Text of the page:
Stored: some god-awfully ugly, gigantic, not totally ripe Green Striped Cushaw heirloom squash. These guys are huge. I wouldn’t know how to get started on one. I grabbed one really small one, about the size of an average butternut squash, with the idea that I’d make some soup or something. When I cut it open, it really didn’t look ripe – too pale – so now the rest of them are just sitting there in the garage, serving as doorstops for my car. I know when I’ve pulled in far enough when my tire hits the big squash on the floor. I’m hoping they’ll make good chicken food.

Frozen: here’s where I actually got a bit of something done.

I chopped basil and froze it in little ice cube trays. Those are the most useful thing EVER. When I need fresh basil for a recipe, I just pop a cube out and toss it in. I was anal enough about this to ensure, during the prep process, that each cube equaled 1 Tablespoon of chopped basil. It’s awesome. Forget the dried stuff – I just need to do a bunch more trays of this next year. I did the same thing with parsley and oregano. All I have left right now is oregano. Apparently one uses far less of that in soup recipes.

I shredded zucchini and froze it in bags of 2 cups each. For those moments mid-winter when you really just want to make zucchini bread. I envisioned such a moment last fall; it hasn’t happened yet, but with the zukes being about the only green thing left in the freezer, it’s going to have to happen.

I made and froze several little containers of regular and walnut pesto. Yum. This stuff is so amazing; it makes a dinner into something special. Curiously, I still have one container left. One more special dinner. I’m getting hungry just thinking about it.

When I realized we’d never keep up by eating it fresh, I finally capitulated and chopped, blanched and froze several cups of collard greens and swiss chard. Again, I froze these in bags measuring 2 cups of greens each for ease of adding to recipes. What a lifesaving idea. I’ve used them for quiche, stir-fries and on the side of scrambled fresh-from-the-garden eggs. With baked beans of course. Now it’s January and unfortunately, all the greens are gone. They were just so good. Next year: more of this.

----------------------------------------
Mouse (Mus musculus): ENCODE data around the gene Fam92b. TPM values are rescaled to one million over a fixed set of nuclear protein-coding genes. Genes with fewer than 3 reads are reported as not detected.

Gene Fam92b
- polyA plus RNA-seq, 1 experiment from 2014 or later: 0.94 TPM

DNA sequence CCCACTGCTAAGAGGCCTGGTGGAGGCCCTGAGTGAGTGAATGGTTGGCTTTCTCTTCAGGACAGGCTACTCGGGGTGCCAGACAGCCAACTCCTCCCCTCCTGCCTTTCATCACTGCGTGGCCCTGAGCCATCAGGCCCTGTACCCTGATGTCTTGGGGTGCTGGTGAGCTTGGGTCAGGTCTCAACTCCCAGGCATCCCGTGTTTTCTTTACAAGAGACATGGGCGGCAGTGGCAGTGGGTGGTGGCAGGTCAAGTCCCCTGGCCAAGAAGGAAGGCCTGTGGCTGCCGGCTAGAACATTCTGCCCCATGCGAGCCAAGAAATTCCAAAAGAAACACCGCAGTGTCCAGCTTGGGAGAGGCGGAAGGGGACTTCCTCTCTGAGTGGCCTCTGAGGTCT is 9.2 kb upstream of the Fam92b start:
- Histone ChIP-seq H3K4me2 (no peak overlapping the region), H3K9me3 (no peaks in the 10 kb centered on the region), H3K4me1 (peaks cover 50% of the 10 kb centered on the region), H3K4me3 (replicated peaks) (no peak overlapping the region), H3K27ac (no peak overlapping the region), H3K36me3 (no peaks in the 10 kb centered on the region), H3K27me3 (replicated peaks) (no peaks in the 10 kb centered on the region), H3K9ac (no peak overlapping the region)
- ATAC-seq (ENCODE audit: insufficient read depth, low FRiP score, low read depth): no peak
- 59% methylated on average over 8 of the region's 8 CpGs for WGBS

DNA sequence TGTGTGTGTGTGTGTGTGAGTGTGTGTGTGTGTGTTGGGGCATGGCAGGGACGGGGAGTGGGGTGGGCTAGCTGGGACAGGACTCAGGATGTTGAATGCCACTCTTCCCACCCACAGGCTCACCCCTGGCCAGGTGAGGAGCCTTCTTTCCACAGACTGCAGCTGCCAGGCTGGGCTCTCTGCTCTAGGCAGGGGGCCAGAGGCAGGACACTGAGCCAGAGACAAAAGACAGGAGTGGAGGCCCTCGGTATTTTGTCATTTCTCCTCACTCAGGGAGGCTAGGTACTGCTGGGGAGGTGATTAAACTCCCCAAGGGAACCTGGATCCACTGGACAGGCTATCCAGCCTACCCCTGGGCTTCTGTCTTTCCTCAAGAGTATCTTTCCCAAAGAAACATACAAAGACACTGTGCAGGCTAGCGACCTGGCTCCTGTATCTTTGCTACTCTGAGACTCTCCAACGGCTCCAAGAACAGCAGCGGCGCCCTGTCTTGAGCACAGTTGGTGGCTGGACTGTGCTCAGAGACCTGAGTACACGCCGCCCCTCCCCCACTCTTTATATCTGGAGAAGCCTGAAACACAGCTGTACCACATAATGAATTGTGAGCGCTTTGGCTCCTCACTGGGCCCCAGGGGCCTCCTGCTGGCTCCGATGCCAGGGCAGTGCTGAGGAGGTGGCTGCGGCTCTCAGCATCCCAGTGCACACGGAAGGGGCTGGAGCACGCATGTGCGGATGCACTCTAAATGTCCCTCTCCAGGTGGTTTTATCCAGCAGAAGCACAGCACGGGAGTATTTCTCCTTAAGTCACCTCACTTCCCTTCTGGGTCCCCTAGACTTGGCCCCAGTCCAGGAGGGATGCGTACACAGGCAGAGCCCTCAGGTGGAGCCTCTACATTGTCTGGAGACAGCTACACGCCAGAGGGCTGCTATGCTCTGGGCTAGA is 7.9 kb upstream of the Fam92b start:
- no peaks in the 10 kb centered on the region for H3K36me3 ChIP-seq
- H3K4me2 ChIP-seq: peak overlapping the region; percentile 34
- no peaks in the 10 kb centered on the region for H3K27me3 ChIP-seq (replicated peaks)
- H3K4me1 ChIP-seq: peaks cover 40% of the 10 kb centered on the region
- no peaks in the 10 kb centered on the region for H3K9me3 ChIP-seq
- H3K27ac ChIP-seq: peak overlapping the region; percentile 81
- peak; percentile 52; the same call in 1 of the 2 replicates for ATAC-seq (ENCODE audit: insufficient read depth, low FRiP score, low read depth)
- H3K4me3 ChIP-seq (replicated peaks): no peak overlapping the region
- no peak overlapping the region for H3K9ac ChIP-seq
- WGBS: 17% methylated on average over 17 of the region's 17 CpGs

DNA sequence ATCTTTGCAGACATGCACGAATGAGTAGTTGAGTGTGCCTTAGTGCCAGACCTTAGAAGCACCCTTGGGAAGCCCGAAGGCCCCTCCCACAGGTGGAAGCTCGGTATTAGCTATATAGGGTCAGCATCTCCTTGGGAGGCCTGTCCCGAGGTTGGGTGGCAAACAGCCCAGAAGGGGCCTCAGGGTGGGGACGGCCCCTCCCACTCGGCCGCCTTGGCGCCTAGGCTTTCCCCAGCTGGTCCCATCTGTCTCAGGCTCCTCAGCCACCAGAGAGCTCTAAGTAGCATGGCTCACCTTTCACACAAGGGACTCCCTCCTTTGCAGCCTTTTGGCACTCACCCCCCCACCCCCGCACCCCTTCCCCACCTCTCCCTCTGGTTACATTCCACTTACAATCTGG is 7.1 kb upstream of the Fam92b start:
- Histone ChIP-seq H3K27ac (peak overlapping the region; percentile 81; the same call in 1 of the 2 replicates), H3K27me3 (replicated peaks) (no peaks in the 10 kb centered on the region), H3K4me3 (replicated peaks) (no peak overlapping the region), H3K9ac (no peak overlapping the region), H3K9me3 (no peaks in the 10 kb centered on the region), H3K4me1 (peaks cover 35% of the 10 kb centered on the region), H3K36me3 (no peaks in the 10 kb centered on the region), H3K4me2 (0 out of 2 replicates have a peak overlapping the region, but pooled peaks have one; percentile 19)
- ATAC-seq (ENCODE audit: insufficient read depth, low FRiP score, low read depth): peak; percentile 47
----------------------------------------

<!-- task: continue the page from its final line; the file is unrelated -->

A couple of containers of roasted tomatillo salsa verde. This too has the magical ability to transport you back to summertime and the garden bounty with a single punchy bite. It gets lots of raves from people stopping by for a drink in Tomas’ living room bar – a convenient quick snack to have around.

And that is all of it. Everything else seemed too sacrilegious to cook, or freeze, or otherwise alter, when it had just come out of the garden fresh. Or when it was still growing there, green and beautiful. We slowly ate all the last tomatoes – they lived on the counter for weeks – and I just blew it when it came to saving all the basil, parsley, and greens. A lot of that froze (outside – argh!) or fell prey to the marauding chickens once the garden was mostly deconstructed and they were given free rein in the yard.

Wow, that was so not just a short little note! One can wax on about pretty much anything, I guess, when it’s cold enough outside. (10 degrees now, if you really want to know).

The moral of the story, as I see it, is that there’s room in the freezer for a lot more bags of greens, trays of basil cubes, pints of pesto, and many more such ideas. These are the ingredients you CRAVE when the dark days of winter are at their worst. They remind you that there is life out there. There are long days of sunshine, rich moist soil and healthy, homegrown plants that are willing to give, and give, and give. Enough for you to eat it all fresh AND put up as much as you can get around to. Next year.

Last year's basil in the garden - an open invitation (or is it a challenge?)

Last year's basil in the garden - an open invitation (or is it a challenge?)

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Basil is beyond bountiful again in my garden. Last time (just a few weeks ago) I managed to chop up and freeze a good-sized load of it in ice cube trays. I found out that if I really pack the cubes, I get a tablespoon of basil into each square. Perfect quantities for soups or sauces, when the occasion arises. I also made a batch of the incredible maple-basil balsamic vinaigrette that I can’t stop eating. Stuff like that seems too good to also be good for you.

Here’s something else that’s good for you. I decided to whip up a batch of pesto this time, since it’s the only way to reliably use up decent quantities of basil. In my eagerness to harvest the best of my herbs, however, I picked far too many and as a result I made two batches – it worked out to 3 generous cups, or one for the week and two for the freezer. Naturally, the first has already been polished off tidily. This recipe – which substitutes easier-to-find, superfood walnuts for the expensive pine nuts – is adapted from Biba’s Italian Kitchen – perhaps a sign of my renewed obsession with all things Italian, at least culinarily speaking. (I made her recipe for potato gnocchi the other day too, but that’s another, very lumpy, story). In terms of ratios of ingredients, pesto recipes run the gamut. This one seems to me to have the right balance of basil, oil, nuts, garlic and cheese. I did omit the salt on the second round though – there was plenty of it in the parmesan cheese.

Walnut Pesto

2 cups loosely packed fresh basil leaves

1/2-3/4 cup extra virgin olive oil (I went for a little less to keep the consistency thicker)